It would seem absolutely absurd to me for me to claim Native American ancestry for anything other than, oh, the ability to make a point in a comment section. (I certainly don’t think that I should be eligible for Native American Scholarships or Diversity Awards on the part of businesses that hire me or anything.)

                  As someone who is as Native American as she claimed to be (falsely, it appears), I find myself vaguely amused and irritated by the thought that 1/32nd is something worth writing down in the first place.

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                  • Here’s my take…

                    First off, I don’t know if Warren has Native American heritage. And I’m not going to pretend to.
                    Second, I don’t think there is anything off base about Brown bringing it up if there is good reason to believe that Warren deliberately misrepresented her ancestry to gain any sort of support that was otherwise not intended for her.
                    Third, I think Brown should have been wiser than to say, “Well, look at her,” as part of his claim. Interracial marriages can do quite a number to phenotypes.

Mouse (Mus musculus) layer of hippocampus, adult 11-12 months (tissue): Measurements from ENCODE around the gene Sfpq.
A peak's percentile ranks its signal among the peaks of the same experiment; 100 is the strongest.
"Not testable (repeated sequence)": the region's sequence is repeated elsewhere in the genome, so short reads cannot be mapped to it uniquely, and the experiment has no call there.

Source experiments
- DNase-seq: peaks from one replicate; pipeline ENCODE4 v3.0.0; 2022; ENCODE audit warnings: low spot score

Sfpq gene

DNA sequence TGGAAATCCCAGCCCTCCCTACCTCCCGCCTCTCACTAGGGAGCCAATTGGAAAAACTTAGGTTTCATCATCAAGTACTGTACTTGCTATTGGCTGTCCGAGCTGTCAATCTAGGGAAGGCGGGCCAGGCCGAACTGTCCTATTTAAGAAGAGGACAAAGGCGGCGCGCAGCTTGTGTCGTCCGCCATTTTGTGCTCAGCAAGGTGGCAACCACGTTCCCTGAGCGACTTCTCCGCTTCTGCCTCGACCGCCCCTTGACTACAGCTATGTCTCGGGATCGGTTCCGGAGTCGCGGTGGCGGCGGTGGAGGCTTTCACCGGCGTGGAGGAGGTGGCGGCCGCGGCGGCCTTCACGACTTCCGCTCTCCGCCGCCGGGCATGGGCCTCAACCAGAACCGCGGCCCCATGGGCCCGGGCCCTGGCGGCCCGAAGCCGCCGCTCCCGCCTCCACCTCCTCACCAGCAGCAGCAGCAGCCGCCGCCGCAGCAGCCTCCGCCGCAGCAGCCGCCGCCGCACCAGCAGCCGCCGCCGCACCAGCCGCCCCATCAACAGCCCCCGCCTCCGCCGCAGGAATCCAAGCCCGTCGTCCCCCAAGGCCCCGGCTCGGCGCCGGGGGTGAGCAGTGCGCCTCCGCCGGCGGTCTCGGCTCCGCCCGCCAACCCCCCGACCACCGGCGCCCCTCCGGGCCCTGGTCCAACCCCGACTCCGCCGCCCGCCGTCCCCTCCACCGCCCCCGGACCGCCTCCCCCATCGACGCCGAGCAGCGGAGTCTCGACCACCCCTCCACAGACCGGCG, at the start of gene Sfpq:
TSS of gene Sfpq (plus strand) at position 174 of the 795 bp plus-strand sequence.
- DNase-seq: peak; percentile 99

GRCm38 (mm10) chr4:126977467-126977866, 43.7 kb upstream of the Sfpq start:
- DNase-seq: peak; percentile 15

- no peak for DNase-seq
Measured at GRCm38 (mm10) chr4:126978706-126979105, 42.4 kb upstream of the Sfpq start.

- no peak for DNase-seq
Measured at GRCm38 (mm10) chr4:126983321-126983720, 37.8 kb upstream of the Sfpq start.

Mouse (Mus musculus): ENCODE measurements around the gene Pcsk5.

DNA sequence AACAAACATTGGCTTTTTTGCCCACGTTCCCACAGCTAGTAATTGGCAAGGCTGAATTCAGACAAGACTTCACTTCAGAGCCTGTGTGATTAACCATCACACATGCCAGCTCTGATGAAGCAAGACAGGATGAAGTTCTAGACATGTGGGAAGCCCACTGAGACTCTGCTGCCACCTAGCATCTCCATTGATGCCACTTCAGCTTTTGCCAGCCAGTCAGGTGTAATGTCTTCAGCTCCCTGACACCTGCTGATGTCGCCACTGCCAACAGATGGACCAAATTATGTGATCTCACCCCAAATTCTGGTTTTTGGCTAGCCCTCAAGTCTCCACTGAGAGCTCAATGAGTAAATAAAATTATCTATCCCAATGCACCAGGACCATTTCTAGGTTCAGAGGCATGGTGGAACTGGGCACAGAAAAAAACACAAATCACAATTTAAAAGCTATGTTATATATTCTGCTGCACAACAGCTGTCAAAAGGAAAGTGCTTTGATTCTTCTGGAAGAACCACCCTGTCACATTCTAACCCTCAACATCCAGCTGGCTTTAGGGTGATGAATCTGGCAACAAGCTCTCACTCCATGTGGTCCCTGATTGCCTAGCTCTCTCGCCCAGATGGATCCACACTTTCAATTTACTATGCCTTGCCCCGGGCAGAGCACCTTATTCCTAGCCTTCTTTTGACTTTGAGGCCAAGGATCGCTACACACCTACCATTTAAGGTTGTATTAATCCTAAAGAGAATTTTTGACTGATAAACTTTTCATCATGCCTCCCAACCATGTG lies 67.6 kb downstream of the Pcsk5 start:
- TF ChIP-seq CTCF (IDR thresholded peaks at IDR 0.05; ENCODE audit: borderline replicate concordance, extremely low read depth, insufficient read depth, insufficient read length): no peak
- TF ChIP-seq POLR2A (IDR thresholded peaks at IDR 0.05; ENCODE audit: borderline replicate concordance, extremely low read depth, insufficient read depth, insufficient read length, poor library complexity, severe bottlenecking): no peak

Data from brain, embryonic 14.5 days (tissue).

Fourth, that being said, the extent to which Warren does “look” Native American can be a factor in determining the appropriateness of her receiving any form of support intended for Native Americans, depending on the purpose and structure of that support. If the support was structured in such a way to account for racism or other prejudice of which Native Americans were a target, and Warren and her family never suffered these harms because they were not perceived to be Native Americans, it is dubious of her to accept that support (if she did indeed accept the support). If, on the other hand, the support was structured in such a way as to broaden the voices and perspectives present in a community and Warren’s upbringing did indeed give her a perspective informed by her Native American heritage, then accepting that support seems acceptable, in spite of her appearance.